Orange (Container Grown) Growing Guide
Crop Rotation Group
Warm, moist soil, well-enriched with organic matter. Oranges grafted onto a dwarfing rootstock may be grown in containers.
A sheltered spot in full sun. In gardens where the temperatures drop below 0 °C grow them in containers that can be moved into a warm, sheltered area during winter.
No. Certain Valencia orange varieties will survive mild frosts (-1°C to -2°C) if protected when young.
In spring and summer, feed with a balanced organic fertiliser. Yellowing leaves indicate a need for more nitrogen.
Oranges and other citrus are heavy feeders that resent close company, so companion plants have to be planted a little way away.
Single Plants: 60cm (1' 11") each way (minimum)
Rows: 60cm (1' 11") with 60cm (1' 11") row gap (minimum)
Sow and Plant
Set out new plants in late winter or early spring. Grow in containers of rich compost to keep plants compact and to make it easy to bring plants indoors for the winter. Good drainage is essential. Start small plants in containers at least 30cm (1ft) wide and pot them up a size yearly until they reach mature size.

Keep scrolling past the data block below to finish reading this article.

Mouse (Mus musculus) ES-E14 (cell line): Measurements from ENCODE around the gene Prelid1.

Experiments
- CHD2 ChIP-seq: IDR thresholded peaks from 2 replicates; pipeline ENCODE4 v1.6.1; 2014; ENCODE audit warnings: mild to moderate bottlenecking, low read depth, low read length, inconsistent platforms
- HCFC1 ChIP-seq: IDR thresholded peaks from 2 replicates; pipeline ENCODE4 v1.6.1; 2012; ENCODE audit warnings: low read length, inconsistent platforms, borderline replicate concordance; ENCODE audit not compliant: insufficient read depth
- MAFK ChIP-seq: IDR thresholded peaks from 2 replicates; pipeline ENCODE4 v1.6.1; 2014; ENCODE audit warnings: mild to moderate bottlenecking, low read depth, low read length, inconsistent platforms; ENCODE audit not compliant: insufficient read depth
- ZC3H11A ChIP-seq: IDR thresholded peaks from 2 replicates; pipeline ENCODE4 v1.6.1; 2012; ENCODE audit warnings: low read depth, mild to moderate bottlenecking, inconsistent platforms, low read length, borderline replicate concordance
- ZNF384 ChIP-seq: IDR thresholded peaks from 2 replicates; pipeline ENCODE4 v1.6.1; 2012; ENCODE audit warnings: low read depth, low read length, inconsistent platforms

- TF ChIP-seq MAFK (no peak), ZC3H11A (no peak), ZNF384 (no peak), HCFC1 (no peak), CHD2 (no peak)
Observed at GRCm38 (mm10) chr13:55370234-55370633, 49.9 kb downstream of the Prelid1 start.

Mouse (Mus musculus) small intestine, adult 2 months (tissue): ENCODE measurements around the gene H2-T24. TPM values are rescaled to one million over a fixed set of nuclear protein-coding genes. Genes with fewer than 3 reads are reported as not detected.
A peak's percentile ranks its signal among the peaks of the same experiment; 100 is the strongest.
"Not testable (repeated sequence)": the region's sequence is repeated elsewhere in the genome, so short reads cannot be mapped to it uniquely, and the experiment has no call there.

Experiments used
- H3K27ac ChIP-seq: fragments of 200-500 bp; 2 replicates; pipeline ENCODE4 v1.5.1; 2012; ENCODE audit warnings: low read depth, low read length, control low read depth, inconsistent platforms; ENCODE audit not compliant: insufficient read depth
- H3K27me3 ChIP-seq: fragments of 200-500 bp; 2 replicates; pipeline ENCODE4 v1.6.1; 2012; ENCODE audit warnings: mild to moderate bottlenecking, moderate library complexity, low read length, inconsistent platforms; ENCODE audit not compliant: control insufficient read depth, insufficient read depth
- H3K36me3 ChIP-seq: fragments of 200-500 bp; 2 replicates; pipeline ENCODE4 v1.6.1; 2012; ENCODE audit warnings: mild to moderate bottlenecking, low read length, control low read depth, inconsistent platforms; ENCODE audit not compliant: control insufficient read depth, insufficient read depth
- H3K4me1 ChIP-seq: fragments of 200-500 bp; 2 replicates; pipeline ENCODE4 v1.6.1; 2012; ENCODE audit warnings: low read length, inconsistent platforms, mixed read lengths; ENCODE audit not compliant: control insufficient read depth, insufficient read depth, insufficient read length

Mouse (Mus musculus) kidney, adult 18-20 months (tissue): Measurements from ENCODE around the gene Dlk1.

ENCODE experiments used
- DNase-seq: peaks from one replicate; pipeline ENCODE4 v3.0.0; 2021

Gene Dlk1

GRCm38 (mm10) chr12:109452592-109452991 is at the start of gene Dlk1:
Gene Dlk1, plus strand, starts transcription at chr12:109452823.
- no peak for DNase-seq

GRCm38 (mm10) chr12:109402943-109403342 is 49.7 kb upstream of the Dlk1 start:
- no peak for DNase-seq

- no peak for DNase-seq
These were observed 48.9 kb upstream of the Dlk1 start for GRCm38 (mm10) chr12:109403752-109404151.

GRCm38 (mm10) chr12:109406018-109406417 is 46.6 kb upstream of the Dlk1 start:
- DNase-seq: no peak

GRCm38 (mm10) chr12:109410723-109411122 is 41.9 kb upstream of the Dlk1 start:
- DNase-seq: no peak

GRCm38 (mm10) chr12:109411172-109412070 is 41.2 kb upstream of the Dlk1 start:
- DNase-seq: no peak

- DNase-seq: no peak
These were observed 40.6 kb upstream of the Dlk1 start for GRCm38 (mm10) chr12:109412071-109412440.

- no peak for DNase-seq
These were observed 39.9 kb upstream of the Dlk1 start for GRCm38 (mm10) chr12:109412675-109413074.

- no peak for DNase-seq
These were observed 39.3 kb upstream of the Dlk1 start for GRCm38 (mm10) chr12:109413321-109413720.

Our Garden Planner can produce a personalised calendar of when to sow, plant and harvest for your area.
Prune in spring or summer to shape plants, and watch for thorns. Very sweet oranges need a long season of warm weather, but kumquats, calamondin oranges and satsumas fruit well in marginal areas or when grown in containers.
Pick when richly coloured and fully ripe. Picking can continue for several weeks as fruits do not ripen all at once.
Grow outdoors in the warmer months to expose plants to heat and pollinators. Soft soap sprays can help against scale insects.
Planting and Harvesting Calendar
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